Umbridge was clearly nonplussed. “No, it’s just that, well it is prohibited in here. Quite against the rules.”
“There’s a thousand galleon fine if I’m not mistaken,” Gash said, smiling amiably. Suddenly a leather check register appeared at his elbow, and a gold pen alongside it. “To whom shall I make out the check?” he added.
“Well, I would not be the one to…it is not to me that you would…what I mean is…”
“The port, Dolores,” Gash interrupted, finally, his smile fading, as the leather check register disappeared. Umbridge actually curtsied at them then, and gave them their drinks. Gash continued to stare at her and Snape saw in her eyes that she knew better than to sit herself down again. With a slight backward look, she went to join Lucius.
“So, Professor Snape, when can I expect a copy of the contract?” Gash’s friendly smile had returned.
Snape shifted in his chair, uncomfortable. “Heretofore I have not considered your daughter as a…” Snape paused, searching for the right word.
“As a woman, of course. I’m glad that you haven’t. I try not to think about Princilla like that myself. But she is a lovely, is she not?”
Snape nodded. What else was there to do?
“And marriage is not merely about attraction, and attractiveness, is it?”
Snape took a sip of his port. It was indeed terrible, and he pushed the glass away from him. “As I have never been married, nor even considered it, I could not tell you.”
Gash pursed his lips thoughtfully. “A marriage…well it’s a more formal alliance between friendly countries, isn’t it? And as such each country needs to look at what it can gain.”
Snape met his eyes. There was a certain eagerness there, but all else was hidden. Gash was an Occlumens. Well, no matter.
“And what is to be gained?” Snape asked plainly.
Gash laughed. “Ah, a plain-spoken fellow. I like that. Too little of that in Slytherin, I think.” But after that there was a long silence.
“The Dark Lord has fallen,” Gash said at last, his voice much quieter now, “and there will not be another. Now, you are the most powerful and respected wizard in Britain.”
Though he had heard versions of this before, from both Dumbledore and Lupin, Snape still was incredulous. “Turn your head and you will observe where the Wizarding world has chosen to bestow its respect,” he said.
Gash looked back briefly at the front of the pub, then sneered, leaning in even closer. “Malfoy. The terrified toady of a dangerous, self-centered sociopath. The real irony of it is that Voldemort cared nothing for Slytherin. And in truth he cared nothing for the ideal of the purity of Wizarding blood. He used Slytherin, and his phony, useless ideas about race, to try to get what he really wanted—the entire world at his feet, worshipping him.”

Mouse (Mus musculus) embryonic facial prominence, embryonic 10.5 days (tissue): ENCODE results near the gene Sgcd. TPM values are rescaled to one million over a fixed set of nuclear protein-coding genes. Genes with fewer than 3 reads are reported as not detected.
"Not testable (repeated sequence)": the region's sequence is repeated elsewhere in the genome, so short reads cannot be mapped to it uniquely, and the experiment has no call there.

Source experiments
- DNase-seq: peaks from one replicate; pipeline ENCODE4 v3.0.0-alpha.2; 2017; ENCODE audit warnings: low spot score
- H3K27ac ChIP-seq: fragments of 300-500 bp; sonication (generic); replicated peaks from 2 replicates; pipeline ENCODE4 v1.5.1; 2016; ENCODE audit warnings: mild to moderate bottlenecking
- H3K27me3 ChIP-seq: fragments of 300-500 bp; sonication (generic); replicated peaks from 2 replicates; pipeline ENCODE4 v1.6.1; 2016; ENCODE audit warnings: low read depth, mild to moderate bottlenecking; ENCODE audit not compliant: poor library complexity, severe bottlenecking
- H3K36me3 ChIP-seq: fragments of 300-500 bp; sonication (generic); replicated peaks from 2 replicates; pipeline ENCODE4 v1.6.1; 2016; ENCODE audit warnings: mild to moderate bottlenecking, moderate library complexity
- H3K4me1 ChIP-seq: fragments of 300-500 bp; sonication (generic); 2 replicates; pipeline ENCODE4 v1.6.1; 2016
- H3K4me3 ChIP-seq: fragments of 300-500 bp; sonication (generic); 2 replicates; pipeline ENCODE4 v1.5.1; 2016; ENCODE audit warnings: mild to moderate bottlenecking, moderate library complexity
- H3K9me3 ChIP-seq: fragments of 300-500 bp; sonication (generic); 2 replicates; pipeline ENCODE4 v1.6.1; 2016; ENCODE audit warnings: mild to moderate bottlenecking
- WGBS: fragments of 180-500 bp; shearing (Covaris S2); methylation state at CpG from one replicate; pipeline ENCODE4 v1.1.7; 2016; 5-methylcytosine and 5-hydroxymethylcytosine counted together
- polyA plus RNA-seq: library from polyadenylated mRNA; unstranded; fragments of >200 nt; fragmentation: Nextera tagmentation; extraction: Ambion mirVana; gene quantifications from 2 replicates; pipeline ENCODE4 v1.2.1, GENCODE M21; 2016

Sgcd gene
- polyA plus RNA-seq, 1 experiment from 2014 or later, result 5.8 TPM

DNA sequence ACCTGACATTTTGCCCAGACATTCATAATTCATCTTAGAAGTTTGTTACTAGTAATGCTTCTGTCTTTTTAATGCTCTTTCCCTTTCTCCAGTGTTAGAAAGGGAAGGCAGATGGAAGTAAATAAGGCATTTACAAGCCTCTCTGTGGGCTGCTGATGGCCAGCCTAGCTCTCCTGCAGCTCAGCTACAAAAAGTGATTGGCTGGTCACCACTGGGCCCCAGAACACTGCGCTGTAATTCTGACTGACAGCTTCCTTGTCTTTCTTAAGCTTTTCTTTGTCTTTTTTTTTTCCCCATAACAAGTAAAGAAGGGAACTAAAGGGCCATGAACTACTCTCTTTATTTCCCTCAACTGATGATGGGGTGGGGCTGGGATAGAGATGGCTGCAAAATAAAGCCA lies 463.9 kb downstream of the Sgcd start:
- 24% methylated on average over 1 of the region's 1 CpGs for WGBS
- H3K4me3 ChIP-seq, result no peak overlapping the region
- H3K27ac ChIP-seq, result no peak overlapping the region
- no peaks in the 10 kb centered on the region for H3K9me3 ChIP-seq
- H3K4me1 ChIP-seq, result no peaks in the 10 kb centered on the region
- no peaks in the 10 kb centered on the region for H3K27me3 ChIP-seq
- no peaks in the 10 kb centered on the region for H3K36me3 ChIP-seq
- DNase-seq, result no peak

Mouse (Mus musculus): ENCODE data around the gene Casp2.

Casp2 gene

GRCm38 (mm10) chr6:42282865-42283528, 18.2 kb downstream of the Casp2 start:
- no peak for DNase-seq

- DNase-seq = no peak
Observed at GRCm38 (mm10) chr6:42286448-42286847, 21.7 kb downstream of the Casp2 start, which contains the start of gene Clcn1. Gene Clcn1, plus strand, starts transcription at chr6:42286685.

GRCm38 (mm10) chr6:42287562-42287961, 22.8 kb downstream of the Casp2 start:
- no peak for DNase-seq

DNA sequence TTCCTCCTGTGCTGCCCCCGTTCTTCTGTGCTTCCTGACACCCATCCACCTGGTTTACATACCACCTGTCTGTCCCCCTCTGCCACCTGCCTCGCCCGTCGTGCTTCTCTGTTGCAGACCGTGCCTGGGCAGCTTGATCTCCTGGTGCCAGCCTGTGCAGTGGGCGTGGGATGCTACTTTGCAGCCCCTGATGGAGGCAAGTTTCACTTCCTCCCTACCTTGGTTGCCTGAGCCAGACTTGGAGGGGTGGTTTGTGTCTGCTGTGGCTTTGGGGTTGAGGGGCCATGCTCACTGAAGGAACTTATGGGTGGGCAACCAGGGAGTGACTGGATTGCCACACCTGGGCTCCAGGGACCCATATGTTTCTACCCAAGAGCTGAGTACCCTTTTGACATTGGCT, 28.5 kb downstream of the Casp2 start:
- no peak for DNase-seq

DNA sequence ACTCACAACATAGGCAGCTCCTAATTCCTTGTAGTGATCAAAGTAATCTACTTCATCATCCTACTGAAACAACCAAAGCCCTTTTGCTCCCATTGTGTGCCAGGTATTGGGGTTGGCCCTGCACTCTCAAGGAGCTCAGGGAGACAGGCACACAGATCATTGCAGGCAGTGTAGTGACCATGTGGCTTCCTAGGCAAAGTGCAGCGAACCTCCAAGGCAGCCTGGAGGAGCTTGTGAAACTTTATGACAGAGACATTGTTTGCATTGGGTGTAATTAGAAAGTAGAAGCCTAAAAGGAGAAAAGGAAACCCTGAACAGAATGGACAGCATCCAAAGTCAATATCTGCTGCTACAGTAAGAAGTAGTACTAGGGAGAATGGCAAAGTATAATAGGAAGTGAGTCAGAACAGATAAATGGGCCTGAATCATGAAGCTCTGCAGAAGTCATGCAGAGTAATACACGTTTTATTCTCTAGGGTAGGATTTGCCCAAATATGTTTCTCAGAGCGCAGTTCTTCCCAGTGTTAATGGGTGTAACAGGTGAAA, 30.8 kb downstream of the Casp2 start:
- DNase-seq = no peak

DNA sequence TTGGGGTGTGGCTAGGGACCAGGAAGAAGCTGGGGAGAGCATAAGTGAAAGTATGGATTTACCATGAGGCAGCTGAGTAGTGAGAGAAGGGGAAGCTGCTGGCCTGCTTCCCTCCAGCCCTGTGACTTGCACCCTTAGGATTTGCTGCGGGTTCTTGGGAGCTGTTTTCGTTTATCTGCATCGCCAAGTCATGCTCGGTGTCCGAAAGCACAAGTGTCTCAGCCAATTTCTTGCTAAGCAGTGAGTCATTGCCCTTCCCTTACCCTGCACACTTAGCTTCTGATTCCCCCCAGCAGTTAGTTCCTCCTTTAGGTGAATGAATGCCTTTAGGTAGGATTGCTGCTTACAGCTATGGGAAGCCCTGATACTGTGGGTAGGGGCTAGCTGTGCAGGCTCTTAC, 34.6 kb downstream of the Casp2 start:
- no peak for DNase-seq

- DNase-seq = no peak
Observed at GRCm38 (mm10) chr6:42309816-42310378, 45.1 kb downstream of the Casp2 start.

In retrospect, Snape thought this was quite true.
“Merlin’s balls, is there anything more pathetic?” Gash added.
Snape was still rather shocked to hear Gash deliver such insights. “No,” he said slowly. “No, there is not.”
There was another long pause, after which Snape finally posed the question he’d been longing to ask.
“How did you avoid him?”
Gash chuckled, taking another puff then of his cigar. “How does one avoid anything unpleasant in life, Snape? Money. Do you know how much I spend on ‘consultants’?”
Snape shook his head.
“In a day, probably more than you make in ten years.” But there was no derision in Gash’s voice. Just the authority of fact.
“I was supplementing the salaries of nearly everyone in the Ministry," he continued. "Even Malfoy was beholden to me, because I own the rights to the land where he has sited his mills. Did you know that?”
Indeed, Snape did not.
“Oh, if Voldemort had survived, and triumphed completely, doubtless I would have been pressured into the fold. But that Pettigrew person served his purpose. That day, for me and for mine, never came.”
Snape still looked blandly at Gash. From long years of spying he had learned that most often when he wanted to learn something, all he needed to do was ask. And then, more importantly, listen.
Finally Gash sighed, satisfied. “There is no evil in the Wizarding world anymore, Professor Snape. The natural order of capitalism and bureaucracy has once again reasserted itself.”
Gash was smiling again, and now he stood. “And as for what you have to gain from an alliance with me, that is only limited by your imagination. You’re not a man of limited imagination, are you, Snape?”
Indeed, Snape was not.
Gash now turned to the front of the pub. “To the man of the hour, Severus Snape!” he said, in his booming voice. All heads swiveled towards them. All glasses were raised.
“To Severus Snape!” echoed throughout the room.
Snape stood, and for some reason he could not name, sought the eyes of Nymphadora Tonks. She too had raised her glass to him. As their eyes locked, her hair suddenly flashed green, then silver, then pink again. And though her face seemed pleased enough, in her eyes was fever of apprehension and concern.